The field school of the Stockholm University in Volterra turned out to be so intensive I had absolutely no time for my blog. Those days I was not teaching, I was planning teaching, having meetings with other teachers and taking care of other research matters. One also has to keep contact with family at home and eat and sleep, so blogging was the thing that had to give.
In this field school I participated in or ran single-handedly teaching of three different elements: photogrammetry with Agisoft, archive and library research and GIS. All are important parts of the archaeological research and give important skills to the students. Since I was in Volterra for this purpose for the first time, the workload was greater if I had been there for the first school ever in 2013. The experience was very giving and the people lovely, so it was an honour to teach such a talented group that consisted of people of different ages and backgrounds from four different institutions of higher education.
The part I perhaps enjoyed most were the photogrammetry sessions during the first week of the two week course. However, library sessions were also memorable, since we could see some of the treasures of the library, including the miniature portrait that was recently suggested to have been partly created by Leonardo da Vinci, and find out more about the earlier research of the monuments near which our group has carried out studies using georadar. In the future, building stadsGIS will grow in importance, even if now we are just starting.
Due to the pedagogical focus of the photogrammetry, we could not follow the same schedule as the main groups carrying out georadar studies and related GPS measuments. Due to the time constraints and changing conditions, we had to choose smaller monuments and photograph only in the morning. This meant that we could photograph two of the facades of the main structures at the sites, since the sun was shining directly to the camera or there were too many tourists to concentrate on our work. However, I managed to photograph the sites for the coming week: one in a Sunday afternoon when the lighting was optimal and the other on the Ferragosto morning at 7am when the site was deserted, albeit a priest opening the church door.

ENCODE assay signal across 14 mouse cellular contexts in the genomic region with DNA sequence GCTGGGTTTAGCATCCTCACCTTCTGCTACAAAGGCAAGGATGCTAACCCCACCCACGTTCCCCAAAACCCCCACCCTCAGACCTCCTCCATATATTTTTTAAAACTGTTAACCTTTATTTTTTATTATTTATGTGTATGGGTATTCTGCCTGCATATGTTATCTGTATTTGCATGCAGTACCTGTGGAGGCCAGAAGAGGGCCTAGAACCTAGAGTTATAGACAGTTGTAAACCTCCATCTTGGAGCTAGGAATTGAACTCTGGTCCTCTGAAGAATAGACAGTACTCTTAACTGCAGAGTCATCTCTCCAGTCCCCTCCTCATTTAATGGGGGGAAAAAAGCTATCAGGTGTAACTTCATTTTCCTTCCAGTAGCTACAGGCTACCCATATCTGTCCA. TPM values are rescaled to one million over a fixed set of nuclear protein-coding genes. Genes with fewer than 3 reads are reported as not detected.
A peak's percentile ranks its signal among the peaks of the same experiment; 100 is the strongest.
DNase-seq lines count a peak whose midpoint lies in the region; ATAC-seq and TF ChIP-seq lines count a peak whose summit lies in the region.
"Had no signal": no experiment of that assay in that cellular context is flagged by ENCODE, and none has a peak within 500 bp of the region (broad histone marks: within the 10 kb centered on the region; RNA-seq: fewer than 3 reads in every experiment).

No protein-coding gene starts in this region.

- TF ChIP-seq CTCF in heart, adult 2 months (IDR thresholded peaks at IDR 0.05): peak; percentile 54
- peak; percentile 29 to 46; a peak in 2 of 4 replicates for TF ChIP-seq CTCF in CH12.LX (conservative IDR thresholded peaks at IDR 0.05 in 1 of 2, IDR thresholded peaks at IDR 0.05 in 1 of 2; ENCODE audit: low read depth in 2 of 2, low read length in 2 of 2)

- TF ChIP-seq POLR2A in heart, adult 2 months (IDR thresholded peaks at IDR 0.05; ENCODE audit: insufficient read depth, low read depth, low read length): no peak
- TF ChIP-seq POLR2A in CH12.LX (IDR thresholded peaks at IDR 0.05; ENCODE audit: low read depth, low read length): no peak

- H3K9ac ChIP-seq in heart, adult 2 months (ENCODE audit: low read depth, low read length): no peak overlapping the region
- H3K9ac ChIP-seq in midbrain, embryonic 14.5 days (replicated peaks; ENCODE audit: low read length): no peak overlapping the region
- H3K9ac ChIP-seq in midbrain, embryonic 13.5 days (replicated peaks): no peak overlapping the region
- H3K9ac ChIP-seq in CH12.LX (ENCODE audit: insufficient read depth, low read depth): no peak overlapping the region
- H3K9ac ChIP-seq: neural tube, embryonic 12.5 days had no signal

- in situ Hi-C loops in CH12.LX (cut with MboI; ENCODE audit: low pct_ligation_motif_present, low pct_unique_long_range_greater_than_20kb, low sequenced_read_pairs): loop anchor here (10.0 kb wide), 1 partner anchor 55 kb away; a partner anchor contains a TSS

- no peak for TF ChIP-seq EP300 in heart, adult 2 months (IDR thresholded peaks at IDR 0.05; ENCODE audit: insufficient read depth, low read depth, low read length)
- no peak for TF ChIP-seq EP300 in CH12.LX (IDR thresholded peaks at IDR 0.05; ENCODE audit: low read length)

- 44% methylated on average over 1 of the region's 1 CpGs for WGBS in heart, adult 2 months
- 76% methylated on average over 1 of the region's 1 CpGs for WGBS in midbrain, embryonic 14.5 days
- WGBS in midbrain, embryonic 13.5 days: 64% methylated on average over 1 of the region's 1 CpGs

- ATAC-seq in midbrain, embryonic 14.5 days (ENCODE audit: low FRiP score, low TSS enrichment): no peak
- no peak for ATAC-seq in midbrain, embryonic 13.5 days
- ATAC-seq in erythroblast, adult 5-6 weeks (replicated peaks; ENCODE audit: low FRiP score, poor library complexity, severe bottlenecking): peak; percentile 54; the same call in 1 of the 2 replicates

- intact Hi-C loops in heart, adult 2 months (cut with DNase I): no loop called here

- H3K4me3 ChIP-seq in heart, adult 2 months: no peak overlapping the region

The work I did with the students was directed more towards the visualisation than any other archaeological purpose. I can hardly wait to try to lay a model together with a time slice from the georadar prospection. Nevertheless, the students seemed to get the idea considering the successful independent modelling with some help from my colleague who was available for the task. There were issues, but they were mainly related to the particulars of the programme and how it calculates the models. The models themselves came out fine in the end and the wrong choices just added to the pedagogical experience. With students’ helpful feedback, there is room for improvement and even better classes, if needed!